Artist talk – Sunday, April 8, 1pm

WPB January Women's Networking Event

Wednesday, January 24, 2018 - 9:30am

Kick off 2018 with a power hour of women's networking at Heaven Gallery! Meet and mingle with other boss ladies to make new and meaningful connections! Our monthly women's day time mixers are always a hit so RSVP today!  #bossladies

Refreshments provided


Performance - Sedentary Fragmentation

Friday, August 4, 2017 - 6:30pm to 8:00pm

Performance by Yasamin Ghanbari with discussion to follow.

Artist Talk - Sedentary Fragmentation

Saturday, July 22, 2017 - 4:30pm to 6:00pm

Artist talk for Sedentary Fragmentation.


RESIST: A Community Talk

Sunday, March 5, 2017 - 1:00pm to 2:30pm

What just happened? We’re still trying to figure it out. We may never quite. But we feel compelled to get our arms around it.

Helplessness, dread, wishful thinking, engagement and retreat: we’ve felt it all. We've tweeted, Facebooked, nstagrammed, and even trolled a little. We’ve marched, called and emailed.

But, barring a miracle, still our fight has just begun.

How to we sustain ourselves? How do we learn to rest and not to quit? How do we relate to the new selves we have to be to resist? More importantly, how do we build -- and build the patience to build?

A new series of events at Heaven Gallery aims to get us out, get us talking and get us moving forward -- together. Regularly! We will use our space tomake time for ourselves to be somewhere decidedly non-virtual and decidedly not post-fact. It's about being and doing while thinking.

Our opening salvo, this March 5th at 1:00 pm, is to be a roundtable of artists, writers and curators who have a passion for thinking about the issues of social justice. We’ll talk about catalyzing (or ineffectual) art, critical positions that soar (or bomb) for us, how we sleep at night after putting more objects into this unhinged world, and how it is essential that we do. There will be questions and dialogue afterwards, and all are invited to participate, because there’s nothing we want more!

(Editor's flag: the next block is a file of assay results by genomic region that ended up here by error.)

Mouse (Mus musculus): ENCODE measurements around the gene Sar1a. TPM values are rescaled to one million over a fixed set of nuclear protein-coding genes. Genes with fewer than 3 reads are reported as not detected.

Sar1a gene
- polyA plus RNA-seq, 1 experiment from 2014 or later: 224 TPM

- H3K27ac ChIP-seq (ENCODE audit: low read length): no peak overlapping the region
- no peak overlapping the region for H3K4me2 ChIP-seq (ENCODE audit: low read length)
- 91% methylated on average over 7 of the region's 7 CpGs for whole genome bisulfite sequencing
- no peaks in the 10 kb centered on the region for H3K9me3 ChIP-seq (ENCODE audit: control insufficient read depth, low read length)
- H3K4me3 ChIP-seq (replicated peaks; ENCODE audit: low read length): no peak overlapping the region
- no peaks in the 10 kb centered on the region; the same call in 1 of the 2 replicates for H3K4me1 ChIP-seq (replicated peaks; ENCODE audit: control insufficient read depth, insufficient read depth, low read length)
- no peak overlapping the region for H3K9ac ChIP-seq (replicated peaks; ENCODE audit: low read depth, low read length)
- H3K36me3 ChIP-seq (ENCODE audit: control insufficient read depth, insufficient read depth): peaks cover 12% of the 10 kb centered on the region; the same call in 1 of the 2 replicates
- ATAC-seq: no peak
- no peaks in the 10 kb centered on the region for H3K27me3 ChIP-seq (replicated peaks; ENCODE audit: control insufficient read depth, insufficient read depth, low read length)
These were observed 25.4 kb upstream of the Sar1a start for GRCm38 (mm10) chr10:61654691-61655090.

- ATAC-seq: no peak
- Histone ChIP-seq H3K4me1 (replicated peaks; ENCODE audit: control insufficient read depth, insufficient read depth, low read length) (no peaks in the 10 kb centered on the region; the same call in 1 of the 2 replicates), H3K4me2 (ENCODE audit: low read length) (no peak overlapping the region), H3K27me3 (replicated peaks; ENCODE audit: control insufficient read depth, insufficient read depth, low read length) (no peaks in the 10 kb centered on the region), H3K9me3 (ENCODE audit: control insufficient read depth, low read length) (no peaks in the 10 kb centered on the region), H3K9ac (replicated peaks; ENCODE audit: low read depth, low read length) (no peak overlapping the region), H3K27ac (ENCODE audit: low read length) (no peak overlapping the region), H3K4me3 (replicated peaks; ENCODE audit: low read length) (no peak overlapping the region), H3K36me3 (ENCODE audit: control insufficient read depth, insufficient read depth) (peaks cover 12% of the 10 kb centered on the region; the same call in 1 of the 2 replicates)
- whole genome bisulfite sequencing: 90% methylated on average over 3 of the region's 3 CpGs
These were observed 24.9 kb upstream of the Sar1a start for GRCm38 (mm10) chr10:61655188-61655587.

The roundtable members is headed by but not limited to:

Elliot J. Reichert

Independent writer, critic and curator. He has written art criticism for Chicago Artist Writers and is a frequent contributor to Newcity. In 2006, he co-founded and edited the Northwestern Art Review, a journal of art criticism and scholarship. From 2013-2015, Elliot Reichert was the Curator of Special Projects at the Block Museum of Art at Northwestern University. Previously, he has served in curatorial roles at I Am Logan Square gallery in Chicago and Artpace in San Antonio, Texas. He received his B.A.with honors in Art History from Northwestern University. In the fall of 2015, he will begin graduate studies in Modern and Contemporary Art History and Arts Administration and Policy at the School of the Art Institute of Chicago.

Tempestt Hazel